Friends Grant Buys Breast Prostheses for Patients
CareWear is a UW Health service that offers breast prostheses, bras, tops, swimsuits and other products for women with breast asymmetry, usually the result of mastectomy, lumpectomy or breast reconstructive surgery.
Most insurance plans cover the cost of CareWear products for patients whose needs stem from a breast cancer diagnosis. That's most - but not all - of the patients with whom CareWear works. There are congenital sources for breast asymmetry, and for those patients the cost of prostheses and specially-designed bras are not reimbursed via insurance.
"We identified a need for patients with breast asymmetry due to reasons other than breast cancer," says CareWear coordinator Terri Fass, RN, BSN. "We thought the Friends grants might be able to help this patient population."
Friends grants are distributed annually to worthy projects by Friends of UW Hospital and Clinics, a non-profit organization that funds programs and services to improve the lives of UW Health patients and families. UW Health staff submit grant applications which are reviewed by the Friends Grants Committee and approved by the Friends Executive Committee and Board of Directors.
In 2013 Friends approved 22 grant requests and distributed nearly $45,000 via the grants, which included:
- Wii-based therapy ("WiiHab") for patients with mental illness. Studies suggest using a Wii reduces depression, increases mental health-related quality-of-life, and boosts cognitive simulation.
- Biofeedback equipment for the Pediatric Urology Clinic to help children relax in a comfortable environment so they can heal themselves.
- Heart Failure Zone magnets for discharged cardiac patients to help manager their care. The magnets will help patients know what they should monitor daily and when they should see additional care.
- Newborn infant training models to train nurses for venipuncture, PIC placement and umbilical lines.
- Communication boards for ventilated patients in the TLC. These boards will allow patients to point to pictures and symbols so the can communicate and participate in health care decisions.
The CareWear grant requested funds sufficient to purchase one prostheses and two bras for six patients this year. If a patient were to pay for these products herself, the cost could exceed $400. Thus far, two patients have taken advantage of Friends' largesse, including a teen girl who came to American Family Children's Hospital pediatric plastic and reconstructive surgeon Delora Mount, MD, because of a birth defect that caused one of her breasts to grow inappropriately.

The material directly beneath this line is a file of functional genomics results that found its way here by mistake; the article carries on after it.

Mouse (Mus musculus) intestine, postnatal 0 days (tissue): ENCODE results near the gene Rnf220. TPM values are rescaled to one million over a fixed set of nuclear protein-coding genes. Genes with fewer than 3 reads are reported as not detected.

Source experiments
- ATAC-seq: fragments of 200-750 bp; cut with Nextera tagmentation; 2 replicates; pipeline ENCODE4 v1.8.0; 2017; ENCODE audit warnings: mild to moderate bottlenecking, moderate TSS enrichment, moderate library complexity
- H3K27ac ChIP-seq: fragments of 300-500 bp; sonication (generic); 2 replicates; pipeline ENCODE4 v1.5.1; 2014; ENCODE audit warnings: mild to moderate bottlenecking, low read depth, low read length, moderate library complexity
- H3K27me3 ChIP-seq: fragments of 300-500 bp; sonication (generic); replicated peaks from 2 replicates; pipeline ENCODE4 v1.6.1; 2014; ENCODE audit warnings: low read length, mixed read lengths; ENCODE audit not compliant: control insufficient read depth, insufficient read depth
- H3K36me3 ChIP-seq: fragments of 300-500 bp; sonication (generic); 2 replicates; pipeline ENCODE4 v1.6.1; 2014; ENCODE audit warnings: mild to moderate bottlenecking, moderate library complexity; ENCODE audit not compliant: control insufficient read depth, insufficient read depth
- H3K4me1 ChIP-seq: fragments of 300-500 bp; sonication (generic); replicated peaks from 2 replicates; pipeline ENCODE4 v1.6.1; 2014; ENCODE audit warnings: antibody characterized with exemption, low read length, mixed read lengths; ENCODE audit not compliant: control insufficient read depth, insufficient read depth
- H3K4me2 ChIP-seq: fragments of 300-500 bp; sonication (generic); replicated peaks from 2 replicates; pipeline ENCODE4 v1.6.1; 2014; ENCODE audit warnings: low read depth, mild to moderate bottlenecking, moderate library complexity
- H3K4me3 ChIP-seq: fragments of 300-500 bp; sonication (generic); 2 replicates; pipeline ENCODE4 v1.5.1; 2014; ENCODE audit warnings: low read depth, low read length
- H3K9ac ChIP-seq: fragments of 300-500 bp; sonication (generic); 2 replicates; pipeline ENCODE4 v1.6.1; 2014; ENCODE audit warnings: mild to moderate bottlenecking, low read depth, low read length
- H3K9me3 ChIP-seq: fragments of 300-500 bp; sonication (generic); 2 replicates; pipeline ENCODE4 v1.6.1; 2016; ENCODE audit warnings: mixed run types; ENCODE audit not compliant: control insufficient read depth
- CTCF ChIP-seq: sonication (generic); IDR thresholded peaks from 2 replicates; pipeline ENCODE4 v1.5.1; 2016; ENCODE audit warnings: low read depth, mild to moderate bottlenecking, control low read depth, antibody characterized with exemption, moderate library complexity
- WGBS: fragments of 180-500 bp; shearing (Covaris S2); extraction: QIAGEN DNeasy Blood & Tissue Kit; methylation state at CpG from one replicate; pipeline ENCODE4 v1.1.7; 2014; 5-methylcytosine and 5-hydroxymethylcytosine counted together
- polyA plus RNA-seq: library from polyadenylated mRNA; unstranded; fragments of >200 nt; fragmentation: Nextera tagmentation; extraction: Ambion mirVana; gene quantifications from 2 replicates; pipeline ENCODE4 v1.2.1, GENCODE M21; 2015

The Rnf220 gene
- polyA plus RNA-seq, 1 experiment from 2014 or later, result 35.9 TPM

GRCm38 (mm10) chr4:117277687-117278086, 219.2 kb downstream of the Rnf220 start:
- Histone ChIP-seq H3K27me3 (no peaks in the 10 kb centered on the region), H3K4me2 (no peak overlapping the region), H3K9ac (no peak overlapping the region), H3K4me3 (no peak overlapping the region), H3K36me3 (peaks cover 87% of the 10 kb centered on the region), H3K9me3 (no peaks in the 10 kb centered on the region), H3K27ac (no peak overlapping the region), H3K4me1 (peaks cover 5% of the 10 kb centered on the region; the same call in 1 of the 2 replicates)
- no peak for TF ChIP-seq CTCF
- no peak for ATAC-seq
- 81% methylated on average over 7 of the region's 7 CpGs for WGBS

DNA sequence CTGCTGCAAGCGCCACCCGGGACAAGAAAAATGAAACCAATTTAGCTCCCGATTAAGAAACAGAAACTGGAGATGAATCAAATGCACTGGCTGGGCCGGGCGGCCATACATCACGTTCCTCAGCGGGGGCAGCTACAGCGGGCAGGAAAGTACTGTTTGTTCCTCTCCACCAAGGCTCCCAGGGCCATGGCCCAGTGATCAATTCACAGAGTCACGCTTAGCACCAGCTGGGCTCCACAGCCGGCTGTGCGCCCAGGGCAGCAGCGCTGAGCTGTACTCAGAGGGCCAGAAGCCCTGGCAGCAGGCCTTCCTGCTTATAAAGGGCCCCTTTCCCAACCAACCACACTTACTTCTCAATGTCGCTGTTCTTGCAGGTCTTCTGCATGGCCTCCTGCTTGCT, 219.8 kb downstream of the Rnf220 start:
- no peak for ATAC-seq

"She was having a lot of issues with asymmetry and self-esteem," Dr. Mount says, adding that young women in situations similar to this patient "typically have significant issues with self-esteem and identity. They're afraid to be in the locker room or participate in sports. It's particularly hard for a teenager to adapt to."
After talking with the young woman, Dr. Mount called down to CareWear. Staff told Dr. Mount to send the girl right down, and then went to work.
During the fittings, Terri says, "we sit down and find out how we can help them. We assess the patient's lifestyle and tastes. Do they want things that are pretty and frilly? Do they exercise a lot? Do they go to yoga class? We have a wide spectrum of choices."
Choices, says Dr. Mount, that made an immediate and significant difference for the young woman.
"She was so thrilled, and her mother, too, that there were tears of happiness," Dr. Mount says. "When she came in she was wearing a sweatshirt and was all covered up and hunched over. She left wearing her t-shirt and feeling very confident. (Prior to the CareWear consultation) she didn't feel that anybody had really understood her needs. It was pretty awesome."
The Friends grant provides CareWear with funds for four more of these transformations, and plans are being made to apply again next year for a similar grant.
"I was bowled over by how well this worked," Dr. Mount says. "When the grant went through, I knew there would be patients who would benefit from it. It's definitely a population that can fall through the cracks of insurance coverage."